Key Scene: I mean . . . there are other choices. There’s a really nice moment when Bob and Charlotte are talking while laying on a bed, having a deep conversation about whether life or marriage get any easier as time goes by. It’s a quiet but important moment that further solidifies their bond. But the key scene is in the way Sofia Coppola brings this wonderful week to a close. The kiss that almost never was, the mystery of whatever it is that Bob whispers into Charlotte’s ear. The sounds of the streets teeming with passing strangers. By the time The Jesus and Mary Chain come in with “Just Like Honey,” it’s very close to a perfect ending. Well, it’s one of the most bittersweet endings I’ve ever seen anyway. I never wanted this story to end, and yet Coppola does it about as gracefully as she possibly could have. According to her, “I just wanted to show a whole relationship just in a few days.”

Rate the Performance (relative to her other work): 

****/*****

 


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Photo credits: IMDb

The Beguiled

Release: Friday, June 30, 2017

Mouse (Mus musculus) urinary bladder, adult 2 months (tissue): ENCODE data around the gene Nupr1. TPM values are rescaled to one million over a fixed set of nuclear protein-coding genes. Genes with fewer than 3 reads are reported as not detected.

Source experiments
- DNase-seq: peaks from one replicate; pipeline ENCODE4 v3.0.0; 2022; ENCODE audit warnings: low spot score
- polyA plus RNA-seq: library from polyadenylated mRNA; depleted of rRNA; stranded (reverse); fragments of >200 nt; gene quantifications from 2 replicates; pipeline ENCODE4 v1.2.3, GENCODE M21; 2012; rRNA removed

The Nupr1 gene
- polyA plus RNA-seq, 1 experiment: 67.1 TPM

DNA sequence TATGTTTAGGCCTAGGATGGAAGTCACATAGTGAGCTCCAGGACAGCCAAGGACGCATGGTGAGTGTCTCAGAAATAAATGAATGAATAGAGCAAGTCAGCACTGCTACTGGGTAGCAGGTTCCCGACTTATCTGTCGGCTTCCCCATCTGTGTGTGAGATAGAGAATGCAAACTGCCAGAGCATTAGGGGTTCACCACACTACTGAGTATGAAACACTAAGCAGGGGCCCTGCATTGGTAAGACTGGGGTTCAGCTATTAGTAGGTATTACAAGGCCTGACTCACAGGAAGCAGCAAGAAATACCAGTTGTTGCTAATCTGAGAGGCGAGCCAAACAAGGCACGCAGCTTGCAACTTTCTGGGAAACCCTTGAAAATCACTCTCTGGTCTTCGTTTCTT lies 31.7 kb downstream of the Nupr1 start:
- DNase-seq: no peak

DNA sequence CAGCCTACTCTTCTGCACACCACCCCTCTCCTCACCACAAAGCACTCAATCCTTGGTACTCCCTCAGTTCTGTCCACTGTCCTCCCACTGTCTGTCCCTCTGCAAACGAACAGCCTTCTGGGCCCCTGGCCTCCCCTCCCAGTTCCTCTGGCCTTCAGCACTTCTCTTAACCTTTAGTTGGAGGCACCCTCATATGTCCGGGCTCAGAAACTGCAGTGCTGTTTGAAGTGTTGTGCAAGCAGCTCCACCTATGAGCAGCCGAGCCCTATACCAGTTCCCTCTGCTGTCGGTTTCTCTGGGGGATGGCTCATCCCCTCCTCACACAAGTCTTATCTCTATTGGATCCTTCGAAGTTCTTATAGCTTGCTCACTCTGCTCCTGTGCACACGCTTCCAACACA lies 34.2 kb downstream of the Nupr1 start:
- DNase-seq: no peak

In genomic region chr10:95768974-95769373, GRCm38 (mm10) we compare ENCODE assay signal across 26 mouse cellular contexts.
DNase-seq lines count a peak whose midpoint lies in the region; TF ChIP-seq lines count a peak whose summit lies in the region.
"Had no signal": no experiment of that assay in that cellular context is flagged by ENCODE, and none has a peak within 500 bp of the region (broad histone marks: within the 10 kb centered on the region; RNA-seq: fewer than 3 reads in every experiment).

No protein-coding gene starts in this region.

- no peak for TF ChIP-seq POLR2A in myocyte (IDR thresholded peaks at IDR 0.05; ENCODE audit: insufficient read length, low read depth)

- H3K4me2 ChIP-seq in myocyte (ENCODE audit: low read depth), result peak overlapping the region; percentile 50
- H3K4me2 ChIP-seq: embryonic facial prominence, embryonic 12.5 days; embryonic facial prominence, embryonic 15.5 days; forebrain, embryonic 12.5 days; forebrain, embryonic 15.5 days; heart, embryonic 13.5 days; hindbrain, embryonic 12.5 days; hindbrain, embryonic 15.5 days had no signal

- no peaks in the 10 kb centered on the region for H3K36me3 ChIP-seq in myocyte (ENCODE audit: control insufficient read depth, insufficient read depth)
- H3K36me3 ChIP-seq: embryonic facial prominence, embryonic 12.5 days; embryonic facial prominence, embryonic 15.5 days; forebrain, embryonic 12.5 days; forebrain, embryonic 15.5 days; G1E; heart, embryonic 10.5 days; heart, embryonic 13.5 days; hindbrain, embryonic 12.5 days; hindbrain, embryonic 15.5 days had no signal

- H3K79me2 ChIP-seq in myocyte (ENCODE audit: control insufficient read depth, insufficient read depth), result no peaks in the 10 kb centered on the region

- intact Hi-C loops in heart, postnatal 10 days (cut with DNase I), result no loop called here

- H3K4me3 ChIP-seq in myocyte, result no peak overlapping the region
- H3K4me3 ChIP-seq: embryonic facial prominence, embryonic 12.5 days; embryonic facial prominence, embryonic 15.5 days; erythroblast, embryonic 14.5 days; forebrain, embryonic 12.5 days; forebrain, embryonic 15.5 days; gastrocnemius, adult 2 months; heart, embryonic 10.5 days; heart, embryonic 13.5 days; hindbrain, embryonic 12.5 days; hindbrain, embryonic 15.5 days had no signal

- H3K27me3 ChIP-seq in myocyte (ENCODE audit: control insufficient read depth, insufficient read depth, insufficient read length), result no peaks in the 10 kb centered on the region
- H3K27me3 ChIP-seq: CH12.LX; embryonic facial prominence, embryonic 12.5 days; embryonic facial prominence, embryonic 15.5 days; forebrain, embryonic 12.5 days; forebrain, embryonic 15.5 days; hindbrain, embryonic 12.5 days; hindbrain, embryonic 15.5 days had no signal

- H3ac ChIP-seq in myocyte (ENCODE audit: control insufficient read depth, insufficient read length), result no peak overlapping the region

[Theater]

Written by: Sofia Coppola

Directed by: Sofia Coppola

The Beguiled is an unsettling, moody drama set against the American Civil War that finds a wounded Union soldier being taken in and nursed back to health by the inhabitants of a secret all-girls school in Virginia. These women, who have lived a pious but sheltered life, find themselves irrevocably changed by the intrusion of the outside world upon their guarded stoop. Beware: the sexual tension can be killer.

It’s not often you see a film set during this period told from the point of view of women. History is never short of a few omissions, and here is a fictional yarn that seems to inhabit such a space. It tells a story not necessarily about the Civil War, per se, but one heavily influenced by it — a mirroring of war’s disruptive and destructive nature. The Beguiled is a movie chiefly about sexual repression, but if with that description you think you’ve got it figured out, think again. This is a much broader critique of society, for when our most basic needs are not met how desperate we become, how quickly we seem to forget our humanity. The Beguiled tends to prove how thin a veil civility really can be.